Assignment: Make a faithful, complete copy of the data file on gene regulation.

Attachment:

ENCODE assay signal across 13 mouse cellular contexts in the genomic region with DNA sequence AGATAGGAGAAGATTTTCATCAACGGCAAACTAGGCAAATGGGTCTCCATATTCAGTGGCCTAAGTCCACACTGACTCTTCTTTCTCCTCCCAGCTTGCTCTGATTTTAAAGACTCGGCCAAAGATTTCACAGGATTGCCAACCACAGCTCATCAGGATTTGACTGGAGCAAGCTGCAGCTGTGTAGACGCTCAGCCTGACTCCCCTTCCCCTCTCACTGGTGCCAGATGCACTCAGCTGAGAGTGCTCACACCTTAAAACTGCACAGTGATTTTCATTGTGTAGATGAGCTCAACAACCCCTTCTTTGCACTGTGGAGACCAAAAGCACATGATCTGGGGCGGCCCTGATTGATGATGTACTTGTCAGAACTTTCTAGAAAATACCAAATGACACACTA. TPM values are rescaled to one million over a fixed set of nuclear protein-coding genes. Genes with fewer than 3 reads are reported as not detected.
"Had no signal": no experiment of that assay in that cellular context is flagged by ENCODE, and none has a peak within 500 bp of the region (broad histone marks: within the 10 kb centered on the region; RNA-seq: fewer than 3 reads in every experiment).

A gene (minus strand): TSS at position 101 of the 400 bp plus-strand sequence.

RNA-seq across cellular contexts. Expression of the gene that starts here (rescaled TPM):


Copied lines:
ENCODE assay signal across 13 mouse cellular contexts in the genomic region with DNA sequence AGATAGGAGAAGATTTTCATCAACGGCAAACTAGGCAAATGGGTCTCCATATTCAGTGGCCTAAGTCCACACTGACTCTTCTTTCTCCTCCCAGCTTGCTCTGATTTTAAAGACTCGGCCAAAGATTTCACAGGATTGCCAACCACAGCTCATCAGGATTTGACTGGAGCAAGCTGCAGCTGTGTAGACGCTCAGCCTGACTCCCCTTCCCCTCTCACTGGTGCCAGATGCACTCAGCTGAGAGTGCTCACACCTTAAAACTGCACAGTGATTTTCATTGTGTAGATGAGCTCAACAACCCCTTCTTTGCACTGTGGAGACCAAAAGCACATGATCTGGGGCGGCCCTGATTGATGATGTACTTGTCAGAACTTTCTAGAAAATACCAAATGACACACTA. TPM values are rescaled to one million over a fixed set of nuclear protein-coding genes. Genes with fewer than 3 reads are reported as not detected.
"Had no signal": no experiment of that assay in that cellular context is flagged by ENCODE, and none has a peak within 500 bp of the region (broad histone marks: within the 10 kb centered on the region; RNA-seq: fewer than 3 reads in every experiment).

A gene (minus strand): TSS at position 101 of the 400 bp plus-strand sequence.

RNA-seq across cellular contexts. Expression of the gene that starts here (rescaled TPM):